Birthplace of two distinguished wartime heroes
General David Humphreys, aide-de-camp to General George Washington, accepted the British colors at the surrender at Yorktown, Virginia. Friend of both Washington and General Thaddeus Kosciuszko, Polish patriot and hero of the American Revolutionary War.
Commodore Isaac Hull, commander of the frigate Constitution ("Old Ironsides") which destroyed the British frigate Guerriere in the first great naval battle of the War of 1812.
Many brave men and women from Derby also served or gave their lives for their country in all wars in which the United States has engaged.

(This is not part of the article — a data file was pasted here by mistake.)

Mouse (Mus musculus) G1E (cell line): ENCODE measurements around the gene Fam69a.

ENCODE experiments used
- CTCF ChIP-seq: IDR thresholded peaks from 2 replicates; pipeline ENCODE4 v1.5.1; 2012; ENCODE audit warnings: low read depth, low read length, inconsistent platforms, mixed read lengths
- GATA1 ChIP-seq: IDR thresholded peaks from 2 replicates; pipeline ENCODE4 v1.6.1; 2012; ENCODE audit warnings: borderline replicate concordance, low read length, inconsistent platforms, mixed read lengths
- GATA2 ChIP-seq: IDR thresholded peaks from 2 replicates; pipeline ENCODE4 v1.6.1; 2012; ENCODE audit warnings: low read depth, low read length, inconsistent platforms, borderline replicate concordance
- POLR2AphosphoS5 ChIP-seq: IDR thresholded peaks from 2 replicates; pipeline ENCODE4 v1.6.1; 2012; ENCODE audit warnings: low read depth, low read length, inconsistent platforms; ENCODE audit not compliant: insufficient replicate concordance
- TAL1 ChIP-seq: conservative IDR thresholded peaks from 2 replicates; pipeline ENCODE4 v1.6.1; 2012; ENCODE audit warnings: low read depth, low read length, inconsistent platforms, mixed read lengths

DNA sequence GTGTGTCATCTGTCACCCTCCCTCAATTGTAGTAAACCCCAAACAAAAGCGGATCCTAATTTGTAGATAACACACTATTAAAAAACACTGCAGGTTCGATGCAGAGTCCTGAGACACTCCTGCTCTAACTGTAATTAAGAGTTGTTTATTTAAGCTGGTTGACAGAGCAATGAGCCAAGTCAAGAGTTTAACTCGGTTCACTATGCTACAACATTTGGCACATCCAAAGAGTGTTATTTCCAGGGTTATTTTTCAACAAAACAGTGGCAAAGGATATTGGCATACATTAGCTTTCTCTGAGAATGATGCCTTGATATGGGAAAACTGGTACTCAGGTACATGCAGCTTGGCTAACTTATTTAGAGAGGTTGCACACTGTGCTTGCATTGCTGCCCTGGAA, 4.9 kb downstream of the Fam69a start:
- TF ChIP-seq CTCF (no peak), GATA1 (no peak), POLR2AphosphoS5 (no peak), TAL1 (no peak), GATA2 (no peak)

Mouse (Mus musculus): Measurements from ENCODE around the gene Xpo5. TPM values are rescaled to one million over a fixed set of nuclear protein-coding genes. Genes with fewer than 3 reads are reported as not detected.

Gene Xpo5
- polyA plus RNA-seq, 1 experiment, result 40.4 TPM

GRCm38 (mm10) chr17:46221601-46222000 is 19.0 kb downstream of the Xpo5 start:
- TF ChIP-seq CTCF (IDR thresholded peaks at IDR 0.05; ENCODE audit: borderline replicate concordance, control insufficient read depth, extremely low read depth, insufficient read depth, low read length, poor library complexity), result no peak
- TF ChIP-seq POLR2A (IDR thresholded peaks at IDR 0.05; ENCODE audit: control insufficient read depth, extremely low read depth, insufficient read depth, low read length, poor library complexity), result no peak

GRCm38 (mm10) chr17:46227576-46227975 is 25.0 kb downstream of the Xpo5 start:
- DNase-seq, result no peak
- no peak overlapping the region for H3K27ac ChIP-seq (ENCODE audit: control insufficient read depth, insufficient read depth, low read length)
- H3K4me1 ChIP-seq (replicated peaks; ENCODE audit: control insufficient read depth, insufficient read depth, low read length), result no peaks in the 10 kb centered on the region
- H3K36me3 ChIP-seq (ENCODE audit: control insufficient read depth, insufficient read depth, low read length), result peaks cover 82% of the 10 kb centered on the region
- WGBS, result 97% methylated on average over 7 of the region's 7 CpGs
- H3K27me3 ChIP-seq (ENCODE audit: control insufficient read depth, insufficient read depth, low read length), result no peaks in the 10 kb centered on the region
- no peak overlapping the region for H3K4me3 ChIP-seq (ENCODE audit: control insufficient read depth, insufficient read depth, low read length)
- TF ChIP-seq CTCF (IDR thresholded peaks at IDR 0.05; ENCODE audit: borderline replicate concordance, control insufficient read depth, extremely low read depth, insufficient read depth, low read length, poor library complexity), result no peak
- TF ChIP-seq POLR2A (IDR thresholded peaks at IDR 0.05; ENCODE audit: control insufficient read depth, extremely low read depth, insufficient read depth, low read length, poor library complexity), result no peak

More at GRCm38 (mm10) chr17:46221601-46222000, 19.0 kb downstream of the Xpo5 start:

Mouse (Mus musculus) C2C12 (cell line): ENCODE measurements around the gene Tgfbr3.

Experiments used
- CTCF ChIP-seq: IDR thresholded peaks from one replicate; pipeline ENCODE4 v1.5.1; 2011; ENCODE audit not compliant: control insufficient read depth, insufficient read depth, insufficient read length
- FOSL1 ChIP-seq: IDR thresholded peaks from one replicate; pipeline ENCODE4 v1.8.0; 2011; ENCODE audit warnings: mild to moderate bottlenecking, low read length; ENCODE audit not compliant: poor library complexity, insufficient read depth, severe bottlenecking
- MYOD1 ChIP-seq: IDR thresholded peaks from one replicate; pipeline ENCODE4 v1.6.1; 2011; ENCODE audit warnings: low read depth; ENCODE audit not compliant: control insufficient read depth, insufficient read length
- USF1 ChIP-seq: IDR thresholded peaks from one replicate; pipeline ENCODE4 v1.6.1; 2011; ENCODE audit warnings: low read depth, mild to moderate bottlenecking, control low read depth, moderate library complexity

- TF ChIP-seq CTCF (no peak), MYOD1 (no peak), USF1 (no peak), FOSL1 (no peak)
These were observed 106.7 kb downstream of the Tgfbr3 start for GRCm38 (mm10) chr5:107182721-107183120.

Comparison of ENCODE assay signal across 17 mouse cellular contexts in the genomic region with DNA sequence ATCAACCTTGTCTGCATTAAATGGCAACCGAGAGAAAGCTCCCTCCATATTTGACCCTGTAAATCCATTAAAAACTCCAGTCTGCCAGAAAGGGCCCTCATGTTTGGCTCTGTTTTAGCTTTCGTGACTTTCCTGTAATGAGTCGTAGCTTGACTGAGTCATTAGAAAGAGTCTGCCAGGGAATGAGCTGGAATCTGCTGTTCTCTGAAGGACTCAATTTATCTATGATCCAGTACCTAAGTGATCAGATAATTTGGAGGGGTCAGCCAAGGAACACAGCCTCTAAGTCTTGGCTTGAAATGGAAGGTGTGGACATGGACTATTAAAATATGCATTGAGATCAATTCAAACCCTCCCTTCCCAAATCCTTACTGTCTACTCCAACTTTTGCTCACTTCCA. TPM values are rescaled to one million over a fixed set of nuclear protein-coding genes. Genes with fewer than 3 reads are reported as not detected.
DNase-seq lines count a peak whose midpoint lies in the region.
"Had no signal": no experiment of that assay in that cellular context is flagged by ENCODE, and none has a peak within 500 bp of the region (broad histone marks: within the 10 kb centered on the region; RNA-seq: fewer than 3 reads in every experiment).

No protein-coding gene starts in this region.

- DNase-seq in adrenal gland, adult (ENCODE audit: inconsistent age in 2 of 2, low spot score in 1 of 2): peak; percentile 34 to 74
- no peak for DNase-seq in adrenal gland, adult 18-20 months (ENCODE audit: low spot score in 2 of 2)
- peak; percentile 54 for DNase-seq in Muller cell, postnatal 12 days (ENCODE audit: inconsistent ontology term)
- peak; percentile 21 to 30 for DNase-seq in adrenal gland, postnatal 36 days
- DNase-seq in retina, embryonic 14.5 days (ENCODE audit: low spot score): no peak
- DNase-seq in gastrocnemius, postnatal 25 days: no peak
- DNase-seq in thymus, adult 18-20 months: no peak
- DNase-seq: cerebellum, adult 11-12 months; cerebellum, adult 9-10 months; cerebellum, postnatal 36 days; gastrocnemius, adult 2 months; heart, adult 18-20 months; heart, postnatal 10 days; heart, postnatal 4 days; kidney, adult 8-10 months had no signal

In 1642 John Wakeman established the first trading post in the Naugatuck Valley at the confluence of the Naugatuck and Housatonic Rivers. Edward Wooster, a Milford pioneer, became the first permanent settler in 1654. The land, originally called Paugassett for the native Paugasuck Indians, was granted rights of a plantation and in 1675 named Derby after Derby, England, former home of some of the settlers. It included what is now Ansonia, Seymour, and parts of Oxford and Beacon Falls. Shipbuilding and agriculture made Derby a major foreign and domestic seaport until the early 1800's. In 1833 Sheldon Smith began a manufacturing center between the two rivers. Industries flourished in the making of iron, copper, organs, pins, silver, bolts, typewriters, harness, hoop skirts, tools, and wheels. The first trolley car in New England ran here in 1888. In 1893, with its present boundaries, Derby became a city. Today it remains an industrial center of great diversity.